Jab Harry met Sejal (2017)

Finally! After a while I liked SRK as a romantic lead in a fun film which didn’t take itself too seriously. Imtiaz Ali has a certain way of story telling, and indulges you with glimpses from his past patterns.

Anushka is far and away one of the best talents we have in this industry, she is the life of the film. Her range of emotions make you laugh and cry with equal ease. Her portrayal of Sejal is dramatic, naive and very funny.

SRK has done a role stepping outside his usual realm, yet being unapologetic about it. He is real, and from the credits scene onwards, he establishes what Harry is all about. He hits the humour home every time, deriving it from his apathy towards the bizarre situation he is in.

The story is convenient to drive the plot forward and show you stunning Europe. The logic isn’t strong, but the moments that make up the interactions between the couple are super. The chemistry is intense and some of the songs are well placed and soulful.

The title is a rip off and the story is oft repeated, but watch it for the banter between the two, which is the best part of the film, and let’s you sail effortlessly from start till end.



Tubelight (2017)

Director Kabir Khan was trying for a follow up to the ‘Bajrangi Bhaijaan’ act but doesn’t achieve it for many reasons.

While the emotional quotient was high in BB, the proceedings were kept to a luke warm intensity this time round, neither investing your attention nor wavering it.

Salman Khan does a decent job, crying the most in any of his roles to date, without making you question his sincerety. He has worked hard to step outside his comfort zone and deliver an act. The effort is present but the final result may leave a lot to desire. A cameo by Shah Rukh Khan makes for an interesting twist.

Child actor Matin Rey Tangu and his mom Zhu Zhu deliver lines with conviction, while Sohail Khan ably supports Salman. Om Puri is the wisdom in the film that uses parallels from history and non-violent events to show NOTHING is a co-incidence.

It was a decent attempt but not cohesive or with lasting impact.


Dear Zindagi (2016)

Gauri Shinde is a nuanced story teller. She delved into language, empowerment and touched the surface of human relationships in English Vinglish. In Dear Zindagi, she dives in to more complex human behaviour, patterns and emotions.

Dear Zindagi is a film I have been waiting for Shah Rukh Khan to do. A simple film, which involves him being SRK a la Swades or Chak de. Mature, understanding, introspective and a subtle sense of humour.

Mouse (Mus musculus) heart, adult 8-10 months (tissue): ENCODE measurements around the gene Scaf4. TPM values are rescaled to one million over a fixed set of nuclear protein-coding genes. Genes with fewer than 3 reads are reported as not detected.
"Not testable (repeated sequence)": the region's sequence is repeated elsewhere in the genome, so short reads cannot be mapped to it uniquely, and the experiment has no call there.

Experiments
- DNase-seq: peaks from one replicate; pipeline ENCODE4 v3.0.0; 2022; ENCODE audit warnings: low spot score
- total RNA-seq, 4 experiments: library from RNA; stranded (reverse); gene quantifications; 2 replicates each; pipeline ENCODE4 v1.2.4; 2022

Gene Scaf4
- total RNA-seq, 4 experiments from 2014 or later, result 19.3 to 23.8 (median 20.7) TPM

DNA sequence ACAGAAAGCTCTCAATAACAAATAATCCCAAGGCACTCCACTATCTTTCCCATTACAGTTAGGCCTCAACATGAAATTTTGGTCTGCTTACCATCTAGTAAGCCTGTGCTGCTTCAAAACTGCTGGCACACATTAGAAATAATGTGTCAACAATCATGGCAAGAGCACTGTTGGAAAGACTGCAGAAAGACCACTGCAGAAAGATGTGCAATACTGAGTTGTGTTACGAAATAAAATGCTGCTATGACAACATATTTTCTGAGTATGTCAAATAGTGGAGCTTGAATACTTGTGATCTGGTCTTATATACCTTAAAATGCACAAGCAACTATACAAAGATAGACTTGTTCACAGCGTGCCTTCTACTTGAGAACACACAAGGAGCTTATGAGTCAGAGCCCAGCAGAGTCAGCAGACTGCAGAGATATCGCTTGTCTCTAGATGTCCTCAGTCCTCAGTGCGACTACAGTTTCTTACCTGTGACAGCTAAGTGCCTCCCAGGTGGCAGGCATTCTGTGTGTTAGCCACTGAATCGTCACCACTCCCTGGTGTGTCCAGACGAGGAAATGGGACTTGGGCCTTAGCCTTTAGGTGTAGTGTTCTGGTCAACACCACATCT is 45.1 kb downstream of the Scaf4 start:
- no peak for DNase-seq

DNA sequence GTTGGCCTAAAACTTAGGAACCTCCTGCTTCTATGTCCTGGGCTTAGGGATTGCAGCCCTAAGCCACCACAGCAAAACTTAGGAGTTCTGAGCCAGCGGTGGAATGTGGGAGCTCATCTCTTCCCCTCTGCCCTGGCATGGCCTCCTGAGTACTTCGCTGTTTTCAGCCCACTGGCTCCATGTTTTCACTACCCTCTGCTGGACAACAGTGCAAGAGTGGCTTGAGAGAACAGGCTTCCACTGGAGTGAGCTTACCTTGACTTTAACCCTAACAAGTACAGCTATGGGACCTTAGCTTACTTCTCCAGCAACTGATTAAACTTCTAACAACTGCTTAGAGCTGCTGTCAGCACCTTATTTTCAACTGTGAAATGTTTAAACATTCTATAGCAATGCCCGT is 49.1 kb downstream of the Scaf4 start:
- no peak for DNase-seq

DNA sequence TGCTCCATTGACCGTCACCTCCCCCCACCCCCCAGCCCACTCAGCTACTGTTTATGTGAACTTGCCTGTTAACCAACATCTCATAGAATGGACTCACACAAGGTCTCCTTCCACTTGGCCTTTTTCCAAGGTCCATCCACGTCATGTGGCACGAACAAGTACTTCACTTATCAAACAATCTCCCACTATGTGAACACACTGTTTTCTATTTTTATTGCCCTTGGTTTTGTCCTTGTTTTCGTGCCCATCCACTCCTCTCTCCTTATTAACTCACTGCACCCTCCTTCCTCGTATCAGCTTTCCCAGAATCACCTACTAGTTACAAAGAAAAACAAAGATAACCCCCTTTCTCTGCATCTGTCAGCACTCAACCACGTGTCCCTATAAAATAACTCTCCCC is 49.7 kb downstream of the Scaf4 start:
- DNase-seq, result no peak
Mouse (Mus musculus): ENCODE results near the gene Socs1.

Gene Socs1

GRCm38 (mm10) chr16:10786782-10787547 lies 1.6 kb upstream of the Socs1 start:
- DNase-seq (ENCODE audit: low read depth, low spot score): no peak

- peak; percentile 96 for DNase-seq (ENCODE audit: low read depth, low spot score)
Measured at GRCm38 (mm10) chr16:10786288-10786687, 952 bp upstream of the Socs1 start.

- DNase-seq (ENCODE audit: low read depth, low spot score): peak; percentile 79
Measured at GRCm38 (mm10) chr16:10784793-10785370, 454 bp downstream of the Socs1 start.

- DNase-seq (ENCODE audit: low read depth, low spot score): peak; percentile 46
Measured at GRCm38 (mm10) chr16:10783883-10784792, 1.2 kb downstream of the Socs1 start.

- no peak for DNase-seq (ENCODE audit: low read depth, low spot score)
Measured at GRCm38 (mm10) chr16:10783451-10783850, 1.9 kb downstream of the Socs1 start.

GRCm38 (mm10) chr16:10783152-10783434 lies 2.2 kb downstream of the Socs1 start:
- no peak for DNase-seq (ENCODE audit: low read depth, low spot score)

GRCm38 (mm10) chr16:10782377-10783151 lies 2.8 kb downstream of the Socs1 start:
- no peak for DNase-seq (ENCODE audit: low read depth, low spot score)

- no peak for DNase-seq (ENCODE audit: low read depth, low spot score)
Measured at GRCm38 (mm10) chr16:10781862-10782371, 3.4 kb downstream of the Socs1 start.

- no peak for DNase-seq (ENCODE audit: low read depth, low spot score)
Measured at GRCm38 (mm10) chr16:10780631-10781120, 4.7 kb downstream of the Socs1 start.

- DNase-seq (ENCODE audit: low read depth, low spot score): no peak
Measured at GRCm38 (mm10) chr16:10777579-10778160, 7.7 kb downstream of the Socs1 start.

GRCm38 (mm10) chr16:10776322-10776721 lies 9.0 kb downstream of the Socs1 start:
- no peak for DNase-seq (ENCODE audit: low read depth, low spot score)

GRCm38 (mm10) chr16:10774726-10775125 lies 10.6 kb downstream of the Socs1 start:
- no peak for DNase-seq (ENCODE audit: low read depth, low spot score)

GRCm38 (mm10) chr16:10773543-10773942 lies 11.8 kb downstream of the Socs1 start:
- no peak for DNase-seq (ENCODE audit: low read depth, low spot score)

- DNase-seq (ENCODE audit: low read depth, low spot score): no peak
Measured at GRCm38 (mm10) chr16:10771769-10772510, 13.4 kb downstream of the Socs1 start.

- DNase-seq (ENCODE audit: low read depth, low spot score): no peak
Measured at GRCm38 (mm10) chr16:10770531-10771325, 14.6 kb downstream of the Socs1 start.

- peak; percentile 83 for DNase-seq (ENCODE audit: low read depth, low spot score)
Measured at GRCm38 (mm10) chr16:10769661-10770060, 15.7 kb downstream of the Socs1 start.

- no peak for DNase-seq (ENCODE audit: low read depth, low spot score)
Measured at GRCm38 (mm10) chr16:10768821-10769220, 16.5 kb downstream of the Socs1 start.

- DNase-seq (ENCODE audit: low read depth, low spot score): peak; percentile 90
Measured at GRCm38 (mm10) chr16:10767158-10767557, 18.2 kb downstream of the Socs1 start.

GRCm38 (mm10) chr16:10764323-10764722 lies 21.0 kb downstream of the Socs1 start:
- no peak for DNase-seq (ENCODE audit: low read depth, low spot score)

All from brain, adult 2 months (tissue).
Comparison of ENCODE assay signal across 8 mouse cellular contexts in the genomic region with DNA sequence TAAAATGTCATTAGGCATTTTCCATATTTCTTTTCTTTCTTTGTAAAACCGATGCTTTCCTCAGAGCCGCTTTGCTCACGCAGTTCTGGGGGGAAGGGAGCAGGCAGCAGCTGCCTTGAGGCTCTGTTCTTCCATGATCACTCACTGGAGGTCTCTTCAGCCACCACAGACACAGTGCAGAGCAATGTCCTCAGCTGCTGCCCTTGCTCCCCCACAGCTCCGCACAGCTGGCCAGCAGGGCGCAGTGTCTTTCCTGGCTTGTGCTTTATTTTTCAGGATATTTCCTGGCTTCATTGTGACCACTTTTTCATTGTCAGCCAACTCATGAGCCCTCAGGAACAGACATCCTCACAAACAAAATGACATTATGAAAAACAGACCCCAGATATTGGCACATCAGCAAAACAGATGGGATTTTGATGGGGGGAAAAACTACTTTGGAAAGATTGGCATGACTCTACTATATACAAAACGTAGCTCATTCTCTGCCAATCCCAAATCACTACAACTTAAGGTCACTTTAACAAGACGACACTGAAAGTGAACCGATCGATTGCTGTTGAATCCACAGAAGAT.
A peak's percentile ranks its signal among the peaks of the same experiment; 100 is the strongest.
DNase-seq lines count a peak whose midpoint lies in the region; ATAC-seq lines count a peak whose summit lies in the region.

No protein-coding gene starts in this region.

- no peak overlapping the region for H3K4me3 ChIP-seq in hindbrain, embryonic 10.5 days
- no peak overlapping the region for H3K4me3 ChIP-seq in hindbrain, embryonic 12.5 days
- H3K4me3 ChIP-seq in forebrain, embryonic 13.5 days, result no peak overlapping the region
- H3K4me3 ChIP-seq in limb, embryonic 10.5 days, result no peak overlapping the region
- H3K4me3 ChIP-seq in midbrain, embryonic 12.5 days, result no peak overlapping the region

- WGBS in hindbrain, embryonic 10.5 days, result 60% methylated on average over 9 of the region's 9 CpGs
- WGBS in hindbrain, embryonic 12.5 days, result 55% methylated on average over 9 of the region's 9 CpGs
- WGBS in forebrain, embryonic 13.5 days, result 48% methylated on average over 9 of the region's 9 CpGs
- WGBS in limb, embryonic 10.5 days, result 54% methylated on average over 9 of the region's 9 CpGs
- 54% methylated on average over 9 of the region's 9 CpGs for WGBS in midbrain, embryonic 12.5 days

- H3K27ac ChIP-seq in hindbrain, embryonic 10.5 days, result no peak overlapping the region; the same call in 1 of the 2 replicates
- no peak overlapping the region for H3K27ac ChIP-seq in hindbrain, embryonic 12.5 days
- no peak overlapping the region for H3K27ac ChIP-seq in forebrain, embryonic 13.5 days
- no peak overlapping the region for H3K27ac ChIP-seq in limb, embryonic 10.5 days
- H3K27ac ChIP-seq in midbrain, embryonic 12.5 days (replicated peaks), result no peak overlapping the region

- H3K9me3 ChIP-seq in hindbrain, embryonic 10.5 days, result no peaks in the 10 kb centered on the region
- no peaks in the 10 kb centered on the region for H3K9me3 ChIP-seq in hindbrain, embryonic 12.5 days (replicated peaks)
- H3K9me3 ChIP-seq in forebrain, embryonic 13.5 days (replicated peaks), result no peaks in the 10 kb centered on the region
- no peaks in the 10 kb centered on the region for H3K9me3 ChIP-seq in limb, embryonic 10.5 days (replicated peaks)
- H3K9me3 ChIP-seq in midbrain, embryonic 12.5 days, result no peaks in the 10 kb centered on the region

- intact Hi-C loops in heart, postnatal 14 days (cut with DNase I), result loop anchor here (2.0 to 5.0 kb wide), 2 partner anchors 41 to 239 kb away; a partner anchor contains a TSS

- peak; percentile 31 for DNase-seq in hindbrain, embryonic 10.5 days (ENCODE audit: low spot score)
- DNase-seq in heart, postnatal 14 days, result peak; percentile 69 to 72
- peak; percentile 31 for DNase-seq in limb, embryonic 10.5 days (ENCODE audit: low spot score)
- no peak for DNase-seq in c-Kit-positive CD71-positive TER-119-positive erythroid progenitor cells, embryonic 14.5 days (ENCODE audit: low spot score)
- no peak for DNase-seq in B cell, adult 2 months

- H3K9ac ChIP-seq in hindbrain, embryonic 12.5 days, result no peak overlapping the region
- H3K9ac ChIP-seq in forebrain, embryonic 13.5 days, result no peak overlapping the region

The film starts with, ends with, belongs to and is completely Alia Bhatt. She has delivered such performances before, but for a young actor to hit the ball out of the park every time isn’t easy. She does it like a seasoned player.

Supported well by a host of actors who all enter, exit or endure Alia’s universe, the film is a refreshing tale on seeking advise or direction. Ali Zafar and Kunal Kapoor are memorable, while Ira Dubey and Yashaswini Dayama are adorable reality checks.

A small film with a big heart, it encourages us to talk and listen.


Ae Dil Hai Mushkil (2016)

Karan Johar plays the heart strings like a pro in this witty, filmy, fast paced movie. Surprisingly filled with laughs galore, the humour is like a buffer for the emotional quotient.

He usually romantisizes a city in every film, here the chosen ones are London and Vienna. A lot of memories are resurrected in the moments that have been strung together delicately, which are nostalgic, leaving a lasting smile on your face.

Anushka Sharma is as sharp as a tack, her lines and attitude keep you on your toes. She embodies the free spirit without an anchor, because she doesn’t need one.

Ranbir Kapoor is getting more nuanced with every performance. Tamasha was a fine act, this one ranges from sublime to pure abandon. He demonstrates the anguish of unrequited love from your best friend.

Aishwariya Rai Bachchan has a difficult role to play, which she does with ease. This should have been her comeback film, but better late than never. She looks and acts every bit the poetess.

The film has a mood, which it keeps intact throughout, a sense of security, of comfort, of a chemistry that goes beyond the physical attraction of people.

Karan Johar has stepped away from his usual grandeur and into the vast and unchartered territory of the blur between love and friendship. He didn’t get lost, but navigates us out of the labrinth of complex emotions into a love which has no name.

Bravo! And Happy Diwali!